Midwest Update - Kaplum v. Edgebrook Acquisition 2, LLC

Kaplum v. Edgebrook Acquisition 2, LLC, 2016 WL 4493534 (N.D. Ill. Aug. 25, 2016)

In an action against bank agents of a failed bank, an Illinois federal court (the “District Court”) has held that (i) only the Federal Deposit Insurance Corporation receiver (“FDIC‑R”) has standing to sue bank agents for derivative claims of unlawful dissolution or breach of fiduciary duty and (ii) an individual must allege harm to himself in order to have standing. 

Edgebrook Acquisition 2, LLC, an Illinois limited liability company (“EA2”), owned an interest in Edgebrook Bancorp, an Illinois commercial bank (“Edgebrook”).  Prior to March 7, 2013, Bernard Glavin Jr. (“Glavin”) was a managing member and the president of EA2, John B. Ptak (“Ptak”) was a managing member, vice president and chief financial officer of EA2 and Robert Stejskal (“Stejskal”; together with Glavin and Ptak, the “EA Officers”) was a member of EA2.

Prior to March 7, 2013, EA Officers represented to Mike Kaplun (“Kaplun”) that purchasing EA2 stock was a prerequisite to obtaining loans or financing from EA2. Based on that representation, Kaplum purchased 2 units of EA2 stock for $30,000 (the “Funds”) on March 7, 2013. Edgebrook subsequently failed and was taken over by the FDIC‑R.  The failure of Edgebrook also caused EA2 to become insolvent rendering Kaplum’s shares in EA2 worthless.  Subsequently, Kaplum sued the EA2 Officers claiming that: (i) EA2 breached its operating agreement by unlawfully dissolving and thereby causing the loss of Kaplum’s investment (“Count I”), (ii) the EA2 Officers breached their fiduciary duty to Kaplum (“Count 2”) and EA2 and (iii) the EA2 Officers defrauded Kaplum (“Count III”).  The FDIC-R as receiver of Edgebrook, removed the action to the District Court and moved to dismiss the case for lack of subject matter jurisdiction arguing that Kaplum’s claims lacked standing since they property belong to the FDIC‑R.  The FDIC-R argued that the Financial Institution Reform, Recovery, and Enforcement Act of 1989 (“FIRREA”) permits the FDIC to act as a receiver of a failed bank and once the FDIC is appointed as a receiver of a failed bank, FIRREA grants the FDIC “all rights, titles, powers, and privileges of the Bank, and of any stockholder, … of such bank with respect to the bank and the assets of the bank” 12 U.S.C. §1821(d)(2)(A).  The FDIC‑R argued that under FIRREA, not only did the closed banks’ rights belong to the FDIC, but so did any claims investors might assert derivatively.

The District Court stated that under Illinois law, a shareholder’s claim against a corporation may be either direct, in which the shareholder individually brings the action against the corporation for an injury personally suffered by the shareholder, or derivative, in which the shareholder steps into the shoes of the corporation to seek restitution for a common injury to the corporation and that she, as a shareholder, would be unable to pursue directly.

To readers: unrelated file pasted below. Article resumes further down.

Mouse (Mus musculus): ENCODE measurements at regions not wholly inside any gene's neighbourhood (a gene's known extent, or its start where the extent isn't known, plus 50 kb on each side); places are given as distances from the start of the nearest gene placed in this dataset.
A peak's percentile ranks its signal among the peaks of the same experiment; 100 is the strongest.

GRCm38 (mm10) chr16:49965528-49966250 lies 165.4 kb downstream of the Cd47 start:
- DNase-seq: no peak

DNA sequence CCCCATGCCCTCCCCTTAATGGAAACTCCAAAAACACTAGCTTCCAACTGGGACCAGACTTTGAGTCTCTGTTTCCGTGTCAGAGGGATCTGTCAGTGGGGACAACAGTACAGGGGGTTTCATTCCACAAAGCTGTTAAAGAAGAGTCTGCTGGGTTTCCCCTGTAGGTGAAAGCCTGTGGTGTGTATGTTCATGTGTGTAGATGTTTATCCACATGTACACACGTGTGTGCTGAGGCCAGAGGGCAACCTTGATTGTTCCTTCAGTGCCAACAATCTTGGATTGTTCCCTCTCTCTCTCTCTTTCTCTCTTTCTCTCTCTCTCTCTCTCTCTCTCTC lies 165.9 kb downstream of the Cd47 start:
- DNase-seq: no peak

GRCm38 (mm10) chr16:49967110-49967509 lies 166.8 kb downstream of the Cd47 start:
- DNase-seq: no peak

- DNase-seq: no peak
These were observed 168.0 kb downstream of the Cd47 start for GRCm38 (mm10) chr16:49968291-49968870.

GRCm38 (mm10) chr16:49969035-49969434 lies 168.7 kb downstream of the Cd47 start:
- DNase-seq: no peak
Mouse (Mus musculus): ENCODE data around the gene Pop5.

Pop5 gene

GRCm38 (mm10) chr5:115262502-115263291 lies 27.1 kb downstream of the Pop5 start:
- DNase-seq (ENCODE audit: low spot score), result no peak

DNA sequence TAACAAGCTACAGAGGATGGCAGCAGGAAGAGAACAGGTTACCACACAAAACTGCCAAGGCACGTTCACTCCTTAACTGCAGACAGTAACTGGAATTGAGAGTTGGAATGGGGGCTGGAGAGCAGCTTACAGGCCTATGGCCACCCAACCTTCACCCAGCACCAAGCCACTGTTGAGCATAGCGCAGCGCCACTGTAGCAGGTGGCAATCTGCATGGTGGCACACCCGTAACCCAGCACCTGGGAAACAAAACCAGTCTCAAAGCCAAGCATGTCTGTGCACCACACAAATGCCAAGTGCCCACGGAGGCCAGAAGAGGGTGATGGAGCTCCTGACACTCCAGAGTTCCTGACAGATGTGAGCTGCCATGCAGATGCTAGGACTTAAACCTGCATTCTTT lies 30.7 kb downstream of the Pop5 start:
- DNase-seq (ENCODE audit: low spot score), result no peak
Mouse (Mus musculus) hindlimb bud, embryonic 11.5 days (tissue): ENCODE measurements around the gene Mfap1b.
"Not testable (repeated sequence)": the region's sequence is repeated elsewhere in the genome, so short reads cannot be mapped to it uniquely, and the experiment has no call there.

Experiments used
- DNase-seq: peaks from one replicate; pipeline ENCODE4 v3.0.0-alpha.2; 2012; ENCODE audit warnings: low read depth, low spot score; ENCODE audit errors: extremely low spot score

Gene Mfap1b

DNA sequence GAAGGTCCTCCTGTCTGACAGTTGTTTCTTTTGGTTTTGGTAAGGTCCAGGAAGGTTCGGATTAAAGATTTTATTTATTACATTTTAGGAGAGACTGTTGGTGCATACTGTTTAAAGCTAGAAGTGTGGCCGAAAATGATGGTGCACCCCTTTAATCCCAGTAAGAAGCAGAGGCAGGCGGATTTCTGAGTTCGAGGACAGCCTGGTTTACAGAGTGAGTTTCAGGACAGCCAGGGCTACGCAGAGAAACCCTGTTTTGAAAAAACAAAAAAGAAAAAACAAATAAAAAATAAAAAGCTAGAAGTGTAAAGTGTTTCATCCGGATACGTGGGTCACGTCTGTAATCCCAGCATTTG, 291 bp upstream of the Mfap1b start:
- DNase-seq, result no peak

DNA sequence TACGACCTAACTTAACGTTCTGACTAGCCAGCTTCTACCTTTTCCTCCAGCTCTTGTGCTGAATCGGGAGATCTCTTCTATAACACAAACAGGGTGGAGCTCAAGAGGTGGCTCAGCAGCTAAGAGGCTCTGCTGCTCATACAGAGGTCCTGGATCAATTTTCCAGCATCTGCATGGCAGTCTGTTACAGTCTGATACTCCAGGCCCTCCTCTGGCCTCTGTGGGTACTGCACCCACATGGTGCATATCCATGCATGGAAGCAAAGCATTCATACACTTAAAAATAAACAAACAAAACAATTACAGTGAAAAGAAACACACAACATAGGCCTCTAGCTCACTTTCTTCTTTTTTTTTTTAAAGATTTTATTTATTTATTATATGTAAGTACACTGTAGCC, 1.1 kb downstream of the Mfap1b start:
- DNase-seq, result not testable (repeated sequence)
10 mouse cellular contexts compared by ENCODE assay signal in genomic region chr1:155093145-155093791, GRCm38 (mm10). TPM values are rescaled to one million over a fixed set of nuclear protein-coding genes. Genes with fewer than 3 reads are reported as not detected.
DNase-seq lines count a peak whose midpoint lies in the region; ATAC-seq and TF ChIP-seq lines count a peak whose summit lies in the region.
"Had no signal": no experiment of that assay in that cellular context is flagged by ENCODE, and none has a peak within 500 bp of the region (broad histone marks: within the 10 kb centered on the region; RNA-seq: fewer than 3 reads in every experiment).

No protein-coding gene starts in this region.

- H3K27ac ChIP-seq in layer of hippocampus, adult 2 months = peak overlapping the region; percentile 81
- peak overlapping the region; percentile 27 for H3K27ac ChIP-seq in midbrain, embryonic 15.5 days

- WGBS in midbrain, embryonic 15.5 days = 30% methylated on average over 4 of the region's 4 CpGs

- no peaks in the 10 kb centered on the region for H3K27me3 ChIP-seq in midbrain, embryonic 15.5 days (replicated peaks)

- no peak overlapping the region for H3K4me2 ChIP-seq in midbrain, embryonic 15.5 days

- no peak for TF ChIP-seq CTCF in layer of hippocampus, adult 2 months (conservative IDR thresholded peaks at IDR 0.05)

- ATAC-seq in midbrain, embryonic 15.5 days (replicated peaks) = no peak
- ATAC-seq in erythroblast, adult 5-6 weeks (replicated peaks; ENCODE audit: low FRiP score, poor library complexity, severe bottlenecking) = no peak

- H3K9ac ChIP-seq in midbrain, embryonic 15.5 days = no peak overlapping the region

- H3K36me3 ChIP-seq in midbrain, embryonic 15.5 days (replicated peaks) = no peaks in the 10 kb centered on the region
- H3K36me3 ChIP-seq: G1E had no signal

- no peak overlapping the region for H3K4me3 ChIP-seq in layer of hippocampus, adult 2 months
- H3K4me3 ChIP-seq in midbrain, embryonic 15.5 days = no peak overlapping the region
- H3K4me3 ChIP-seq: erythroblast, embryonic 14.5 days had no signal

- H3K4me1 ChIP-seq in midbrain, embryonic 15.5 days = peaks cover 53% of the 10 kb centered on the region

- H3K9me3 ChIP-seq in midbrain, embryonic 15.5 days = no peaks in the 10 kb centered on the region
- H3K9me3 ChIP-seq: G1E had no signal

With respect to Count I, Kaplum conceded that Count I was a derivative claim and that only the FDIC‑R has standing to assert Count I.  Regarding Count II and Count III, Kaplum argued that they are not derivative actions because they concern an individual injury distinguishable from the devaluation of EA2’s stock.  Kaplum argued that the injury (i.e. the loss of Funds) was adversely affecting his attempts to obtain loans or other financing. 

With respect to Count II for breach of the operating agreement which improperly and unlawfully dissolved EA2, Kaplum alleged that the EA2 Officers, in their individual capacities as officers and members (i) were fiduciaries of Edgebrook and Kaplum and (ii) breached their fiduciary duties to the individual members of Edgebrook and specifically toward Kaplum.  The Court held that because Count II alleged no breach of fiduciary duty beyond that alleged in Count I and Kaplum had already conceded that his claim for breach of the operating agreement in Count I was derivative in nature, then Count II was also derivative in nature.  Accordingly, only the FDIC‑R has standing to bring the claims alleged in Count II.

With respect to Count III for fraud, Kaplum alleged that the EA2 Officers defrauded him by representing to him that in order to receive loans or financing from Edgebrook, Kaplum had to purchase units of EA2 stock.  The Court held that because the alleged fraudulent misrepresentations were made only to Kaplum, the harm alleged in Count III was not universal to EA2’s shareholders and therefore constituted a direct claim that Kaplum had standing to assert under section 1821(d)(2)(A) of FIRREA.